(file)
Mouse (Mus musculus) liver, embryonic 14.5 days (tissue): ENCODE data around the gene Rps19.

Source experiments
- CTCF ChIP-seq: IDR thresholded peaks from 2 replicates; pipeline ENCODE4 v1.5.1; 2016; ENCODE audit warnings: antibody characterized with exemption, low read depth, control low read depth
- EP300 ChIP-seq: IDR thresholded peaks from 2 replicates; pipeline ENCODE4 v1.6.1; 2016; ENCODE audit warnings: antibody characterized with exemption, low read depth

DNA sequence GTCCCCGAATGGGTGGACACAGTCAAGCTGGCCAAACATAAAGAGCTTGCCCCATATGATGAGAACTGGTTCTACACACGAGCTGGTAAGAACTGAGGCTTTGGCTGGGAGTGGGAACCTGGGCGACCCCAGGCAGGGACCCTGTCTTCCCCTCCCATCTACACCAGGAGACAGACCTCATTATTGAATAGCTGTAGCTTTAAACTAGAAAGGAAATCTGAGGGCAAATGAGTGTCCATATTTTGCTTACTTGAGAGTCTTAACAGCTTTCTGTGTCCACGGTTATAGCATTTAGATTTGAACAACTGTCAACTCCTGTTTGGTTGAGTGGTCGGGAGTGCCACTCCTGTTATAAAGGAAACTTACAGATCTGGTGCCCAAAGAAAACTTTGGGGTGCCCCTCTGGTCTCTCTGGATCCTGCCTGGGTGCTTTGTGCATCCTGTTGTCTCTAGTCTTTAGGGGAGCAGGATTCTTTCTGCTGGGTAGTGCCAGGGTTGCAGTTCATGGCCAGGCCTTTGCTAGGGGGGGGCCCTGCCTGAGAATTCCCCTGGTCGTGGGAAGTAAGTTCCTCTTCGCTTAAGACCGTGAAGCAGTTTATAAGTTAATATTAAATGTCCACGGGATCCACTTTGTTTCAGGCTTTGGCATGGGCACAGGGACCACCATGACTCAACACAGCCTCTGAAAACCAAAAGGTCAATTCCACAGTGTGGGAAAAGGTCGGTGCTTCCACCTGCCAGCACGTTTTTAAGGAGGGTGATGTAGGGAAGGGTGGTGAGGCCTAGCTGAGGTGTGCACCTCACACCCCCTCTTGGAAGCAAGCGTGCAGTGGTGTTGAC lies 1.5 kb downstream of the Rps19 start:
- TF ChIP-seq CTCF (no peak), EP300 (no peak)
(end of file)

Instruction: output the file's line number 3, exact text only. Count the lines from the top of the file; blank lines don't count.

- CTCF ChIP-seq: IDR thresholded peaks from 2 replicates; pipeline ENCODE4 v1.5.1; 2016; ENCODE audit warnings: antibody characterized with exemption, low read depth, control low read depth